The eight Companions are all controlled by a single player. (I'm still looking for any multiplayer fantasy game on the ST.) You may arrange the Companions in any order you choose, but only the lead character fights, and only the first four can use magic. The top two-thirds of the screen show your lead character, parts of the dungeon and any creatures lurking nearby. (I've yet to meet a creature in Heroes who won't attack on sight. It's best to shoot first and ask questions later.) The lower third of the screen has pictures of all your characters and their hit-point (health) status.

heroes.jpg In Strategic Simula-
tions' Heroes of the
Lance eight "Com-
panions of the
Lance" set out for
the Ruins of Xak
Tsaroth in hopes of
finding (and escap-
ing alive with) the
Disks of Mishakal,
whose True Healing
shall surely restore
faith in the Old

The combat simulation is very well done. The characters normally move in the direction of the joystick. When the fire button is held down, the lead character discharges his "range weapon" (if available): a bow, sling or perhaps a throwing ax. When a dungeon creature is closer than a couple of paces, you revert to "close combat"--with swords, staffs and battle axes, depending on who is the lead character. In combat you may aim low, middle or high, depending on the joystick position. To run away, release the fire button--and lean on that joystick. The dungeon denizens usually don't pursue you past a doorway.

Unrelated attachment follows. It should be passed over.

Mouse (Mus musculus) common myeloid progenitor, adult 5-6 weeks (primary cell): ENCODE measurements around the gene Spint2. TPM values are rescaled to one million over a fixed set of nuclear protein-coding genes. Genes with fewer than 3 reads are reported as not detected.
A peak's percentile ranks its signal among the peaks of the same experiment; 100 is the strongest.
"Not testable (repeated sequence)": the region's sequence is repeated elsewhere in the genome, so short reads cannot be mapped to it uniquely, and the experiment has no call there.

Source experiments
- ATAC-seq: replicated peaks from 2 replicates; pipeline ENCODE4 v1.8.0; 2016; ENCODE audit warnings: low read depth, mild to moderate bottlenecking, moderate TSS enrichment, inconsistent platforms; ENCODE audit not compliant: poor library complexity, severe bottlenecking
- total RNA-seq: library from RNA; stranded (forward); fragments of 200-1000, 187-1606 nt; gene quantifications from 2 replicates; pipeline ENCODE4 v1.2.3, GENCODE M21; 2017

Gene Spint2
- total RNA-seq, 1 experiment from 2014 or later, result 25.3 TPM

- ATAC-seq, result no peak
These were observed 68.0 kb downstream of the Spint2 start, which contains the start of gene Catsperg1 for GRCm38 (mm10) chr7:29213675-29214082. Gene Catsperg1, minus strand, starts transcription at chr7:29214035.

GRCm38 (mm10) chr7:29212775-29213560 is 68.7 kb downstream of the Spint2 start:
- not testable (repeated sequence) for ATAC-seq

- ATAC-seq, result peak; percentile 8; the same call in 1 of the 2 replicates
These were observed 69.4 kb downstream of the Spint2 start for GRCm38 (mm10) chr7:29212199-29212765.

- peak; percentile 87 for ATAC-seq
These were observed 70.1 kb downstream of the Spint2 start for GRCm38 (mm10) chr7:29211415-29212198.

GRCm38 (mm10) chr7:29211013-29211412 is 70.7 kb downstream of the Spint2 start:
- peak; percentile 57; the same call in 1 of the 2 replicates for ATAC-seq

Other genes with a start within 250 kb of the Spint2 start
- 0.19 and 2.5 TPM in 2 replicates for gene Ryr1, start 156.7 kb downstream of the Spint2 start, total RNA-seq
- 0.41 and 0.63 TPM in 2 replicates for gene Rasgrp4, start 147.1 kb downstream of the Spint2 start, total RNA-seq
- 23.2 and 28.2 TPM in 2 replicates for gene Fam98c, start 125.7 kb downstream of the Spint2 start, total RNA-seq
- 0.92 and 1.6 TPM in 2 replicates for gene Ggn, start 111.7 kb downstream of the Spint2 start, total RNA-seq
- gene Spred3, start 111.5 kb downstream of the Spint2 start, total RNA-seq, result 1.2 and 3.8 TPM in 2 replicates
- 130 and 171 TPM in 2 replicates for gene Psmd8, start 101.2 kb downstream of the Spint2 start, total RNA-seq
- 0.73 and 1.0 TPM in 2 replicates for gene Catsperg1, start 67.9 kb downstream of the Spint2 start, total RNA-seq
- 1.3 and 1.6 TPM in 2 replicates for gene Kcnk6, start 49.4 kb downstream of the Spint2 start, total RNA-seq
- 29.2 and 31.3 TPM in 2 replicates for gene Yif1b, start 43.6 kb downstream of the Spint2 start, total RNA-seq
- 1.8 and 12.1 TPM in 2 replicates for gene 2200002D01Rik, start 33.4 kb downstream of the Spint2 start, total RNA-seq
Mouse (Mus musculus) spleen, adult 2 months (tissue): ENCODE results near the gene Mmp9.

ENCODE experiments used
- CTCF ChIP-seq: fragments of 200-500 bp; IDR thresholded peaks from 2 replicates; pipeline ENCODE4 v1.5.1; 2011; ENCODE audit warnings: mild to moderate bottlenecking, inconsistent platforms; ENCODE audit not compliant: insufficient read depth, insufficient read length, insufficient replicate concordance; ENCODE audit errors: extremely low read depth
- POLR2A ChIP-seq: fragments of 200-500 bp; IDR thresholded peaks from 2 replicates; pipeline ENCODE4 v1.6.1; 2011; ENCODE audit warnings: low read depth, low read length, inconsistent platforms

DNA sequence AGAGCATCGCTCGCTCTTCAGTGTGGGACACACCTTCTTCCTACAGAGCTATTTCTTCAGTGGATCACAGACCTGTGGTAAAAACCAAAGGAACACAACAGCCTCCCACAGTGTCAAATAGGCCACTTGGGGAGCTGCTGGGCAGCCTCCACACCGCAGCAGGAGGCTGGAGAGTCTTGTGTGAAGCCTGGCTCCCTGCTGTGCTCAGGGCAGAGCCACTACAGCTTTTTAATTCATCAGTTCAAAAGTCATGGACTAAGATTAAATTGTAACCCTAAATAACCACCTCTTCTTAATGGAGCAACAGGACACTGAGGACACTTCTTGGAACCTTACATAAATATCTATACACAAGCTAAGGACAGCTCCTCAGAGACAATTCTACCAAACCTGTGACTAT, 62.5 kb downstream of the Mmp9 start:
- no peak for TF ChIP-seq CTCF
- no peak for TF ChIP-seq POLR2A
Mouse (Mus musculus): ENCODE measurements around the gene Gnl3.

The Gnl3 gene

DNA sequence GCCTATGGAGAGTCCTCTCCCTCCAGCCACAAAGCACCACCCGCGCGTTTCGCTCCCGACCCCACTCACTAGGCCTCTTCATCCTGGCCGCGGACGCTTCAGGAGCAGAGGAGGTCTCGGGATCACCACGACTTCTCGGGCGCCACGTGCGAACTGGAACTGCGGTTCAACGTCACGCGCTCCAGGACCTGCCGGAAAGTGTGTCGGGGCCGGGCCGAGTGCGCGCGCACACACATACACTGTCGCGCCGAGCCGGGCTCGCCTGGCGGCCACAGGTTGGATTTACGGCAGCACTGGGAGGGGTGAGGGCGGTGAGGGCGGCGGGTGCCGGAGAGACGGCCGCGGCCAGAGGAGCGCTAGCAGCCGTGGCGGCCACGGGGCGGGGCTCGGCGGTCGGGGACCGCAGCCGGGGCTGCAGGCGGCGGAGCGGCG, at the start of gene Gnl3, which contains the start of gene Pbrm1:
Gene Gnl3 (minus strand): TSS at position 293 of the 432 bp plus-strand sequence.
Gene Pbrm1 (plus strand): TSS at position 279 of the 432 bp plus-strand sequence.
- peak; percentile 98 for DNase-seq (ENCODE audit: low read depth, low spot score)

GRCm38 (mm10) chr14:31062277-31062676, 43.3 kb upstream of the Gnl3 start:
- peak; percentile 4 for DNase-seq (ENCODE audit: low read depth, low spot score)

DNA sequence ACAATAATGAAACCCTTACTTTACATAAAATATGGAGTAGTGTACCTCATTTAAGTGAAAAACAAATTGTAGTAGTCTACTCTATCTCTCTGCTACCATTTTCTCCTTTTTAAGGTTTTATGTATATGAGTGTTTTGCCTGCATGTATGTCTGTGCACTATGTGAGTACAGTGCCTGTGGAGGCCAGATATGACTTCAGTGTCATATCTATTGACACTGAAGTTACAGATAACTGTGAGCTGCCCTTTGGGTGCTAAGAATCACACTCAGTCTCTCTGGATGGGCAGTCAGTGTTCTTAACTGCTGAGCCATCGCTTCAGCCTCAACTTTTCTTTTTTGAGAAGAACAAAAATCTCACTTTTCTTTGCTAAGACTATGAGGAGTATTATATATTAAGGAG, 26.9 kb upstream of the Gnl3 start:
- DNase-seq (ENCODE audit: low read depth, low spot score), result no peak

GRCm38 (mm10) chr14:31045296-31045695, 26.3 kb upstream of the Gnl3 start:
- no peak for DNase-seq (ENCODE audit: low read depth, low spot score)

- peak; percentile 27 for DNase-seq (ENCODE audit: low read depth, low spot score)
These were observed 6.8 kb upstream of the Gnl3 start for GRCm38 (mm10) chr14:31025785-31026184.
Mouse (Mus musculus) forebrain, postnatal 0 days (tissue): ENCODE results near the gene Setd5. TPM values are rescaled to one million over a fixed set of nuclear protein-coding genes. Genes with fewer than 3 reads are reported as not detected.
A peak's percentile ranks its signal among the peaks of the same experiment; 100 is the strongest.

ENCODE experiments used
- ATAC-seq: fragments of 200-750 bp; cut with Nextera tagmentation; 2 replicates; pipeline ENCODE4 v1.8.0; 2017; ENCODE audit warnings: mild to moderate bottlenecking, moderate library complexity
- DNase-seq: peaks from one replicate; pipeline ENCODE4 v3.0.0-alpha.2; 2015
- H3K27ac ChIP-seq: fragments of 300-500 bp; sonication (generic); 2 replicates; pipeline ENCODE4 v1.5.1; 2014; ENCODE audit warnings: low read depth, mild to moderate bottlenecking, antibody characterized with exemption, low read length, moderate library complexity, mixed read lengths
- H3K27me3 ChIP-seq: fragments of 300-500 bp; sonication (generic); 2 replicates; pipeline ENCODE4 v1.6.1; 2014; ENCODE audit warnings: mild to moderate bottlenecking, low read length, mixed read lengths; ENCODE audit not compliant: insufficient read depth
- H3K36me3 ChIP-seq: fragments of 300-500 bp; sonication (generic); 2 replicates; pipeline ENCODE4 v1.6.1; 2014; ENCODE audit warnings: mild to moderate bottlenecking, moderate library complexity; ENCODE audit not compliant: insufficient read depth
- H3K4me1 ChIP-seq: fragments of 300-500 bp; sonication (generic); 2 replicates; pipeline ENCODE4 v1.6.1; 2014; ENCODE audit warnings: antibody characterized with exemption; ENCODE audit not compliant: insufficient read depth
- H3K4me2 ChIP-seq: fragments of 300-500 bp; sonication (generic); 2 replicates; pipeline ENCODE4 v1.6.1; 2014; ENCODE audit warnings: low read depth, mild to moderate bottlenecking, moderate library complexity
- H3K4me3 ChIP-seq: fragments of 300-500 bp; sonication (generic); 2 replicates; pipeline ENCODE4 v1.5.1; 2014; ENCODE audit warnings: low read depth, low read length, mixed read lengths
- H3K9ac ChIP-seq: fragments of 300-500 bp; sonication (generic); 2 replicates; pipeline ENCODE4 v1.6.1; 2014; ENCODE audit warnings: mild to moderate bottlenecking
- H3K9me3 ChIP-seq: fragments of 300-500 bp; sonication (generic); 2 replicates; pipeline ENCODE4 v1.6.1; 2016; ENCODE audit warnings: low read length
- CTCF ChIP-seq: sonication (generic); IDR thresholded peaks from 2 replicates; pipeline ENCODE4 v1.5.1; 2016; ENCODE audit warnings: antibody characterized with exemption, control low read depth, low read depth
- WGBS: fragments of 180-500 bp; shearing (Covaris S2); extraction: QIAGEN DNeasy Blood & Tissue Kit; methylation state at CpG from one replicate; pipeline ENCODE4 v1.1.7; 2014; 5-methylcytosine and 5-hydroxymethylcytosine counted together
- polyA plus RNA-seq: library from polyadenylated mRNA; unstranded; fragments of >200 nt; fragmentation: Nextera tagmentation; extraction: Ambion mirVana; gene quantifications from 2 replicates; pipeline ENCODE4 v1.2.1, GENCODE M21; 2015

Running Heroes

Heroes of the Lance comes on three specially formatted disks. The rule book urges you to back them up with a clunky but serviceable disk duplicating program called FORMAT. At the start of the game, you're asked to enter some number from the rule book (such as the answer to "What is the wisdom of the character Tanis?"). Loading the game does involve inserting all three disks, but is still fairly quick. During the game disk-swapping is infrequent, but no less annoying--especially on my Mega with two double-sided drives and a hard disk!

The user interface is a big improvement over the "guess the computers vocabulary" approach of many adventure games. I particularly like the way it handles combat.

The drop-down menus are used to control game action other than Companion movement and combat. The menus, in the form of yellow, tattered scrolls, are graphically impressive. To access them, press the spacebar; move the cursor to Exit Menu to return to the game. No time passes for the characters while the menus are up.